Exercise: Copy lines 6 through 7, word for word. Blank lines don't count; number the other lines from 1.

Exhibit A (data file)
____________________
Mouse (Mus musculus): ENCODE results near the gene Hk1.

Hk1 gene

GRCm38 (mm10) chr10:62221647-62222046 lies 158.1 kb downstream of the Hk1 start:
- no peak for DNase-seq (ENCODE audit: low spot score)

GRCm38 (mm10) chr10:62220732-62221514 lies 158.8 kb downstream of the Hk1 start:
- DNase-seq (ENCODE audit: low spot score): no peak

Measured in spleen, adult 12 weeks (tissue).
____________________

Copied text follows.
- DNase-seq (ENCODE audit: low spot score): no peak

Measured in spleen, adult 12 weeks (tissue).